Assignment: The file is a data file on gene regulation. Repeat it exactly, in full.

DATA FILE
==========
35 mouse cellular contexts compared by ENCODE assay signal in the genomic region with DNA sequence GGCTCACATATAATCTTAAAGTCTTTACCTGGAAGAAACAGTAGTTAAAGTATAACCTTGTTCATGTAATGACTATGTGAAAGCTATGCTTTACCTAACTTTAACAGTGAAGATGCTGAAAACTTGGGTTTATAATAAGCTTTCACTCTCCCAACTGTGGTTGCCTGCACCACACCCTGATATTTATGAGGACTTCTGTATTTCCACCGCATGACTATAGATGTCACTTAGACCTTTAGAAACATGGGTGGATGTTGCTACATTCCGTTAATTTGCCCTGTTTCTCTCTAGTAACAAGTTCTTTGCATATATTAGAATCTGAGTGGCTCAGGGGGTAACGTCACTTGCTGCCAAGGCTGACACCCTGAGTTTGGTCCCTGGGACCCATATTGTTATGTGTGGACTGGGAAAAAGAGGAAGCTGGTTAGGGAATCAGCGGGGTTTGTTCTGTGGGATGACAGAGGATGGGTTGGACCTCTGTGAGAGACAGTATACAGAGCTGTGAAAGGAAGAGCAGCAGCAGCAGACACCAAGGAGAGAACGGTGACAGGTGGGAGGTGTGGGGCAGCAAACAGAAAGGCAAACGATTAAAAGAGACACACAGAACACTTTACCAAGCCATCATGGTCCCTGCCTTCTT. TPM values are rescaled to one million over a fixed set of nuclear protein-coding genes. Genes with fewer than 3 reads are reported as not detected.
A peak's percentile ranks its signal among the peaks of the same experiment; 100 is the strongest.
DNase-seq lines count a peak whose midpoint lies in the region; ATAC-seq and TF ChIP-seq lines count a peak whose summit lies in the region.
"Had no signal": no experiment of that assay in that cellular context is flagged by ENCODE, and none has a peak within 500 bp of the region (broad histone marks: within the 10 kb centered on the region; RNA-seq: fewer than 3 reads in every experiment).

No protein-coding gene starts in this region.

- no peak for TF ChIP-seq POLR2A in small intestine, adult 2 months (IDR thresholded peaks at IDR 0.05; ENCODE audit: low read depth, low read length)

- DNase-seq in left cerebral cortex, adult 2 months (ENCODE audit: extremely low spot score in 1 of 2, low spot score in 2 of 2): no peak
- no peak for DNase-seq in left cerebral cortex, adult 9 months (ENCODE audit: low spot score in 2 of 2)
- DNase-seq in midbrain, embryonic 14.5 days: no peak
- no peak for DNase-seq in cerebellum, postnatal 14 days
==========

35 mouse cellular contexts compared by ENCODE assay signal in the genomic region with DNA sequence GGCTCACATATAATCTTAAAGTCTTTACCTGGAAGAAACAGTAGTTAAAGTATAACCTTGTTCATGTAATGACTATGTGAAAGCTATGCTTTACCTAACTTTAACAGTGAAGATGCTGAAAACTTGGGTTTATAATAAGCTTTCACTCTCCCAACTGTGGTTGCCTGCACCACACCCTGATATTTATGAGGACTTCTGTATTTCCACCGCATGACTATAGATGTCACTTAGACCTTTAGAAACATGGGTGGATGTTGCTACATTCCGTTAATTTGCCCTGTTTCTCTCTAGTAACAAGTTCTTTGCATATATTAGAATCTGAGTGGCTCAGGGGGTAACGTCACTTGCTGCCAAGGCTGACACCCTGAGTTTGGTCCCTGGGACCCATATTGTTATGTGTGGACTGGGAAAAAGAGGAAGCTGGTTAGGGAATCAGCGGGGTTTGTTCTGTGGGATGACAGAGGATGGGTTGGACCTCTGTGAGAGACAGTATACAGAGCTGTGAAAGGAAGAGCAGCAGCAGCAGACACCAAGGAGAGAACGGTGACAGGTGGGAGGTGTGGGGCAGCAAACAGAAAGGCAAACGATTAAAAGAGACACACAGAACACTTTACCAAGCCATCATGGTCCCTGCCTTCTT. TPM values are rescaled to one million over a fixed set of nuclear protein-coding genes. Genes with fewer than 3 reads are reported as not detected.
A peak's percentile ranks its signal among the peaks of the same experiment; 100 is the strongest.
DNase-seq lines count a peak whose midpoint lies in the region; ATAC-seq and TF ChIP-seq lines count a peak whose summit lies in the region.
"Had no signal": no experiment of that assay in that cellular context is flagged by ENCODE, and none has a peak within 500 bp of the region (broad histone marks: within the 10 kb centered on the region; RNA-seq: fewer than 3 reads in every experiment).

No protein-coding gene starts in this region.

- no peak for TF ChIP-seq POLR2A in small intestine, adult 2 months (IDR thresholded peaks at IDR 0.05; ENCODE audit: low read depth, low read length)

- DNase-seq in left cerebral cortex, adult 2 months (ENCODE audit: extremely low spot score in 1 of 2, low spot score in 2 of 2): no peak
- no peak for DNase-seq in left cerebral cortex, adult 9 months (ENCODE audit: low spot score in 2 of 2)
- DNase-seq in midbrain, embryonic 14.5 days: no peak
- no peak for DNase-seq in cerebellum, postnatal 14 days